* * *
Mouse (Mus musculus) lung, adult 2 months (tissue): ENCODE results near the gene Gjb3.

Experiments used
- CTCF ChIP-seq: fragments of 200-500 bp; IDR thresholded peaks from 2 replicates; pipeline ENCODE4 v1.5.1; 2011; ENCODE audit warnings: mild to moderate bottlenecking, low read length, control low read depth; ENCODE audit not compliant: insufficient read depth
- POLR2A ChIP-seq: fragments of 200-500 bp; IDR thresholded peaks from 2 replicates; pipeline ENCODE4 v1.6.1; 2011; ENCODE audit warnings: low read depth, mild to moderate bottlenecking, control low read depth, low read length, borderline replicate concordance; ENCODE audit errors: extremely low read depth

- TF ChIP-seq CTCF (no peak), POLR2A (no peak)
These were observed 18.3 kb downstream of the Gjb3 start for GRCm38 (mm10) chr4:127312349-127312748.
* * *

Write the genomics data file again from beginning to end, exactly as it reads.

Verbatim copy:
Mouse (Mus musculus) lung, adult 2 months (tissue): ENCODE results near the gene Gjb3.

Experiments used
- CTCF ChIP-seq: fragments of 200-500 bp; IDR thresholded peaks from 2 replicates; pipeline ENCODE4 v1.5.1; 2011; ENCODE audit warnings: mild to moderate bottlenecking, low read length, control low read depth; ENCODE audit not compliant: insufficient read depth
- POLR2A ChIP-seq: fragments of 200-500 bp; IDR thresholded peaks from 2 replicates; pipeline ENCODE4 v1.6.1; 2011; ENCODE audit warnings: low read depth, mild to moderate bottlenecking, control low read depth, low read length, borderline replicate concordance; ENCODE audit errors: extremely low read depth

- TF ChIP-seq CTCF (no peak), POLR2A (no peak)
These were observed 18.3 kb downstream of the Gjb3 start for GRCm38 (mm10) chr4:127312349-127312748.